It has been my happy fate of late to have a lot of revisions to work on. This is good news—it means a book is on the way to publication and it means my editor has spotted places to gild the lily. I’m fortunate in that my editor—Deb Werksman at Sourcebooks, Inc.—will call me first and discuss the needed changes, then send me a follow up email summarizing our conversation.
The email is particularly helpful because ten seconds after we hang up, I am completely at a loss to know what we decided about that pesky adolescent secondary character (whose idea was she, anyway?), or the tweaks needed to make the finale just a trifle more resonant with the opening lines. I know we talked for twenty minutes, I know Deb had some good ideas, I know I have a deadline to make the changes, but other than that…. duh.
The precipitous drop in writing IQ and memory persists throughout the revision process. A new scene that should take an hour to write takes all day; some thread I was supposed to clarify in the dramatic arc becomes invisible to me. I drink more decaf tea, play more solitaire, check my email more frequently when I’m working on revisions than I ever do when I’m creating a rough draft. Revisions for me are daunting and painful. My only consolation is that the sense of rolling a boulder uphill befalls some other writers in the rough draft stage. Instead of having to spend a few days pushing through procrastination and brain fog, they have to suffer for 100,000 words at a time.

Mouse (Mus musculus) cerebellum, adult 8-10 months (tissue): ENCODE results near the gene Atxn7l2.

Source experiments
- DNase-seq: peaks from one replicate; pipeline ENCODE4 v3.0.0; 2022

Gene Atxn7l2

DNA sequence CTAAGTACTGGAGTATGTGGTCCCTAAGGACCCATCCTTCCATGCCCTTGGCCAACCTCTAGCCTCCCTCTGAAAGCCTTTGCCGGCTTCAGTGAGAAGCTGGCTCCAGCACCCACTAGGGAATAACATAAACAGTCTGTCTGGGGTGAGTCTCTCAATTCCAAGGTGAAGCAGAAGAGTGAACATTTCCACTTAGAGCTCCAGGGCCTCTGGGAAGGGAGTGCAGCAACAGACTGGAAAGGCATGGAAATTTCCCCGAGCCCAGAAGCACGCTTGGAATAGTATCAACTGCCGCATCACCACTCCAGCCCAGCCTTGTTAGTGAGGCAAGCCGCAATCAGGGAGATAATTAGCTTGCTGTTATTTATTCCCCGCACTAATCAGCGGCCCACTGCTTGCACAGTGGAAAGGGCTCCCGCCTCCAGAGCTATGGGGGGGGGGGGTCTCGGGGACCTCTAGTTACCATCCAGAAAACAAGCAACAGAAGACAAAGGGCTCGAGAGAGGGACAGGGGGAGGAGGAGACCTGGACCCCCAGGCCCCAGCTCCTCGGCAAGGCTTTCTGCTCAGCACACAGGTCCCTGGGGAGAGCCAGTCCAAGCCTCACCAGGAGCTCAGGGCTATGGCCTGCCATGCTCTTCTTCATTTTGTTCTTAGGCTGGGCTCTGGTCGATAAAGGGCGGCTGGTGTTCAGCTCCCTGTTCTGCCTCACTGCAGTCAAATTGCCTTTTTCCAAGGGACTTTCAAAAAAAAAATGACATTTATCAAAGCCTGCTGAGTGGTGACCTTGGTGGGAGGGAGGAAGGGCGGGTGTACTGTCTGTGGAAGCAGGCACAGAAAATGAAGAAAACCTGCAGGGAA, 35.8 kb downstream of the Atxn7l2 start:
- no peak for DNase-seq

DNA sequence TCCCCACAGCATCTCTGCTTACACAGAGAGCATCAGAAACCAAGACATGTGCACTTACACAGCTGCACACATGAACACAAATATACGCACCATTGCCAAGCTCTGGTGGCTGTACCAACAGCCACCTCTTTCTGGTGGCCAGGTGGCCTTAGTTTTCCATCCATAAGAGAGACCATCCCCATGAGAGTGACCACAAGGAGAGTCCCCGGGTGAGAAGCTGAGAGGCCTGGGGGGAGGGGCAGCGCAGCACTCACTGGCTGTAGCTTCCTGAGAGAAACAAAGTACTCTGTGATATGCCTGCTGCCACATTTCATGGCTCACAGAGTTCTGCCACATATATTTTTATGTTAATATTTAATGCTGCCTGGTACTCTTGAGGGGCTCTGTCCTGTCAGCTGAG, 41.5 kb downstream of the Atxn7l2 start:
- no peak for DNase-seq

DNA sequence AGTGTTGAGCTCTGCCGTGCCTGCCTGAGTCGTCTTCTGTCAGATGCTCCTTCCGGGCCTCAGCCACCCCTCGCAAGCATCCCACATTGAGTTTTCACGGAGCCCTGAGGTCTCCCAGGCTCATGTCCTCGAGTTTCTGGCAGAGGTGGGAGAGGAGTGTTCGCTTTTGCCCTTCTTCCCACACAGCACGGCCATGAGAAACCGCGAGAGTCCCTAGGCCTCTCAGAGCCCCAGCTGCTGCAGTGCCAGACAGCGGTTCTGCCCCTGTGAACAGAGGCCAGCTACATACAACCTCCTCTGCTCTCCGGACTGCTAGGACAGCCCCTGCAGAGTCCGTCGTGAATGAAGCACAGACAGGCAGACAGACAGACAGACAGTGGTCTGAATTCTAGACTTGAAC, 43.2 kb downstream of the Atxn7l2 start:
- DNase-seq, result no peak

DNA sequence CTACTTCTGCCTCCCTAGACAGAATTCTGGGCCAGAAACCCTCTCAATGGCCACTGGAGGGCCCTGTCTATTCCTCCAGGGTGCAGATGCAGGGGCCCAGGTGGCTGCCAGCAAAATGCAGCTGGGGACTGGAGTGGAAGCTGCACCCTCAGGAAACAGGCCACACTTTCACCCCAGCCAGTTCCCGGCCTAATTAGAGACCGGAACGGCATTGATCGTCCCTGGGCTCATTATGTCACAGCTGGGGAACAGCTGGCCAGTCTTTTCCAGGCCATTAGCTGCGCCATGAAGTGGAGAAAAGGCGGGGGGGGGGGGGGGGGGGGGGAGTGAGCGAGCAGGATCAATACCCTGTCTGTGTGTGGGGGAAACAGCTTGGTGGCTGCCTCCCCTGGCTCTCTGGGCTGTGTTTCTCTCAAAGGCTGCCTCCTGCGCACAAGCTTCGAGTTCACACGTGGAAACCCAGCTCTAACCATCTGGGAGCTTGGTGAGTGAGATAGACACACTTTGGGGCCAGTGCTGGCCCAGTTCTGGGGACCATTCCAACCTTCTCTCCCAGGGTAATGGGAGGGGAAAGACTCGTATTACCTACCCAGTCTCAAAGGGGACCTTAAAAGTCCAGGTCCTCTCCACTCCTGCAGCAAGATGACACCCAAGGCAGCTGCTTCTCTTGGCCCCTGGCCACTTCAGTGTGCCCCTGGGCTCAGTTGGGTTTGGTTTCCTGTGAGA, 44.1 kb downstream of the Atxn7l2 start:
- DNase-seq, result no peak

Still other writers must struggle interminably to come up with a plot, and most of us—I’m convinced—did not get the synopses-are easy gene. But my guess is that the revision process is largely responsible for improvements in my writing. I can’t view my own books with the objectivity of an editor, if for no other reason than after a 100,000 words, I’m tired of looking at the bleeping things. In the same vein, I think synopses are hard for me to write because I’m not an intuitive plotter. I have to work very, very hard to structure my stories so they fit into a tagline. Holy cow, do I honk at coming up with taglines.
There’s hope, though. I’m working on my sixth manuscript for contracted publication, and the synopsis is already germinating. I’m scanning my prospective secondary characters with a view toward their credibility; I’m watching for threads that go nowhere so I can pull them out before they get knit into my prose. I conclude the revision process is supposed to be a challenge for me because as I’m learning how to make one book better, scene by scene, I’m also learning how to make my writing better, and that will benefit however many books I’m lucky enough to write.
What about you? Is there an aspect of writing that once daunted you more than any other, but now shows signs of coming under control? What helped? What made it easier—or what might make it easier in a perfect world? Reprinted with the kind permission of blameitonthemuse.com